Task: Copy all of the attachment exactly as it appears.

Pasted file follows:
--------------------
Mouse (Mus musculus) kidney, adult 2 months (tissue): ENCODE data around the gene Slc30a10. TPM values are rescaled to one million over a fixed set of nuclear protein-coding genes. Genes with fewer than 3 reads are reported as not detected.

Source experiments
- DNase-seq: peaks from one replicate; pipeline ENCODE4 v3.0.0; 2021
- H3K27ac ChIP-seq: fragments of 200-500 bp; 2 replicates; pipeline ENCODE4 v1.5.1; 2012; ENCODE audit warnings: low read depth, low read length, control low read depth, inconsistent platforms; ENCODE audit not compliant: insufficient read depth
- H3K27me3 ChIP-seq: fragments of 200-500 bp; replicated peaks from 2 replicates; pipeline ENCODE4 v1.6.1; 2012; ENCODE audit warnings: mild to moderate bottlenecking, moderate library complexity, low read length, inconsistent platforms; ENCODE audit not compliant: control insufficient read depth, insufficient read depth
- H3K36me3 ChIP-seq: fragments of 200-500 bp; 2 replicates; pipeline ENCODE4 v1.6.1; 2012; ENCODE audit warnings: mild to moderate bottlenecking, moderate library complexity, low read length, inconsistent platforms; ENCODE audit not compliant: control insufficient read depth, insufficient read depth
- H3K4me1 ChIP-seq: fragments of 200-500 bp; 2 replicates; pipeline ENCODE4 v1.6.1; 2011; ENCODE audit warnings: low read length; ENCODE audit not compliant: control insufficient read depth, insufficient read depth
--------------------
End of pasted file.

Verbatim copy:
Mouse (Mus musculus) kidney, adult 2 months (tissue): ENCODE data around the gene Slc30a10. TPM values are rescaled to one million over a fixed set of nuclear protein-coding genes. Genes with fewer than 3 reads are reported as not detected.

Source experiments
- DNase-seq: peaks from one replicate; pipeline ENCODE4 v3.0.0; 2021
- H3K27ac ChIP-seq: fragments of 200-500 bp; 2 replicates; pipeline ENCODE4 v1.5.1; 2012; ENCODE audit warnings: low read depth, low read length, control low read depth, inconsistent platforms; ENCODE audit not compliant: insufficient read depth
- H3K27me3 ChIP-seq: fragments of 200-500 bp; replicated peaks from 2 replicates; pipeline ENCODE4 v1.6.1; 2012; ENCODE audit warnings: mild to moderate bottlenecking, moderate library complexity, low read length, inconsistent platforms; ENCODE audit not compliant: control insufficient read depth, insufficient read depth
- H3K36me3 ChIP-seq: fragments of 200-500 bp; 2 replicates; pipeline ENCODE4 v1.6.1; 2012; ENCODE audit warnings: mild to moderate bottlenecking, moderate library complexity, low read length, inconsistent platforms; ENCODE audit not compliant: control insufficient read depth, insufficient read depth
- H3K4me1 ChIP-seq: fragments of 200-500 bp; 2 replicates; pipeline ENCODE4 v1.6.1; 2011; ENCODE audit warnings: low read length; ENCODE audit not compliant: control insufficient read depth, insufficient read depth